Measuring Youth Development: How Out-of-School Time Programs Collect and Use Data

Research BriefYouth & Young AdultsFeb 27 2024

Out-of-school-time (OST) programs and their funders rely on sound data to make decisions about everything from professional development and student recruitment to the selection of activities to offer students. Programs operate at a range of times (before and after school, weekends, summer) and in a variety of locations (e.g., schools, community-based organizations, city parks and recreation centers), are run by a variety of entities (e.g., government agencies, private community organizations), and receive funding from a variety of sources (e.g., government, philanthropy)—each of which may be interested in a different set of data and come with its own reporting requirements. This means there is a great deal of variation in the types of data programs collect.

In 2019, The Wallace Foundation (Wallace) commissioned Child Trends to conduct a study of the kinds of youth outcomes OST programs are interested in measuring, the tools they use to measure those outcomes, and the challenges they experience in doing so. The study included a literature scan and interviews with leaders and staff members at 28 OST programs. Twelve of the 28 also completed surveys; a separate group of 10 provided information by survey only. The study expands on past research by a) focusing on programs that work in specific content areas (e.g., the arts, civic engagement and social justice, career and workforce development) and b) covering both quantitative approaches (i.e., tracking numerical data) and qualitative approaches (gathering descriptive information through surveys, interviews, etc.) to data collection.

While its findings apply to OST programs in general, the study focused on particular types of programs (i.e., afterschool, summer, online) and particular content areas, as well as programs that serve school-age children and adolescents from marginalized communities, those that support students’ social and emotional learning (SEL), those that serve systems-involved youth, and those that focus on promoting equity—for example, by training staff to recognize and overcome personal biases or by recruiting and retaining leaders and staff who reflect the diversity of the participants served.

Key findings

What outcomes do programs measure?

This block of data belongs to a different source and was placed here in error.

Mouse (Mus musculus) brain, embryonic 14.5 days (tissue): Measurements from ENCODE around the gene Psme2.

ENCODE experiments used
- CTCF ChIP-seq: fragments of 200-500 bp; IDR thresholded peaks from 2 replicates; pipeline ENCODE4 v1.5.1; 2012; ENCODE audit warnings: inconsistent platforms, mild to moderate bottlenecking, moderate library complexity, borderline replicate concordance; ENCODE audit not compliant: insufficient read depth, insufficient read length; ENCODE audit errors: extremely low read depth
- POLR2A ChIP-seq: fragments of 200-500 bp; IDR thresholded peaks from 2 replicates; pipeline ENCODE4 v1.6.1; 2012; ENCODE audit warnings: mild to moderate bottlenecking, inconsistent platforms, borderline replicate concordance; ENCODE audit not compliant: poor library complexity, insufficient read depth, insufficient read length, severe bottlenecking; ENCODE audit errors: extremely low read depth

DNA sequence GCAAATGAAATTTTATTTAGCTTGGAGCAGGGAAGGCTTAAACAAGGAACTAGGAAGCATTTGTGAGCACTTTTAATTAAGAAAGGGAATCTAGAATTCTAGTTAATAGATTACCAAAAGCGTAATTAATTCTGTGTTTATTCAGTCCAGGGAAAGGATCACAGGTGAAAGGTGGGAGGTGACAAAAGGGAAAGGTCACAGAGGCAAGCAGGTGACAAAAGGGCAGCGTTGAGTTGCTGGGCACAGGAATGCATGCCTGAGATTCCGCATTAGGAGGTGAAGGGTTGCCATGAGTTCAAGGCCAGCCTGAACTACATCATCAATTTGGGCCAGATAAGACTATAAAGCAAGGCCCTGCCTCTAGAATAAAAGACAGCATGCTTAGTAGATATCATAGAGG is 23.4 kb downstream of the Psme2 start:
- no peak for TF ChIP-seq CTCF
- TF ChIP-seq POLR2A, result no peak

• Programs in the study measured outcomes that were closely related to the content they delivered (e.g., the arts, career and workforce readiness, civic engagement and social justice). They also generally measured SEL outcomes and other outcomes required by funders.
  • Programs thought critically about how to measure progress toward achieving equitable outcomes for the youth they serve. Approaches included disaggregating data by race and other demographic variables and tracking the development of equity-related knowledge and skills.
  • Programs used a number of criteria to decide what outcomes to track, including whether a given outcome was consistent with the program’s logic model or theory of change, usability and shareability of the data, the effort and capacity required to collect the data, availability of valid and reliable measures, youth interest, and whether measuring a given outcome would promote equity.
  •  In addition to outcomes, programs consistently measured outputs (i.e., steps that lead to desired outcomes), particularly program participation and quality. This finding aligns with our literature scan that revealed that public and private funders have invested heavily in quality assessment tools and participation tracking systems. Comparatively few programs used qualitative methods to understand the factors that contribute to program participation and quality.

What methods do programs use to measure progress?

  • Programs reported using a variety of traditional methods to measure outcomes, including quantitative methods—like administering surveys and questionnaires, conducting formal assessments, and tracking attendance rates—and qualitative methods such as conducting interviews and focus groups with young people. Their use of quantitative methods was well-documented, but their use of qualitative methods less so.
  • Programs also used nontraditional methods, such as regular check-ins with participants and reviewing participant journals and portfolios, along with creative, informal ways to track SEL outcomes, including games and award systems. As with their use of qualitative measures, use of these nontraditional methods was not well-documented.

What measurement challenges do programs face?

  • The programs we interviewed did not consistently identify specific outcomes of interest that they were unable to measure, although some said they lacked the tools they needed to track equity- or SEL-related outcomes or program quality.
  • Programs pointed to broader types of outcomes that were challenging to measure, including longer-term outcomes like college matriculation, career attainment, and participation in civic life; behavior change (e.g., whether participants in a civics program exercise their right to vote); school outcomes like test scores and grades that require a data-sharing agreement with the district; and the relationship between improvements in staff members skills and knowledge and youth outcomes.
  • Programs reported that the process of collecting data could be burdensome for both participants, who have their fill of testing at school, and staff, who in many cases do not have the training or time to do the work. Some pointed specifically to the burden of fulfilling the reporting requirements of various funders, which often involved recording duplicative information using multiple tools and databases.


Suggested Citation

Lantos, H., Redd., Z., Warren, J., Bradley, M, & Habteselasse, S. (2024). Measuring youth development: How out-of-school time programs collect and use data. Child Trends. DOI: 10.56417/3703u3452e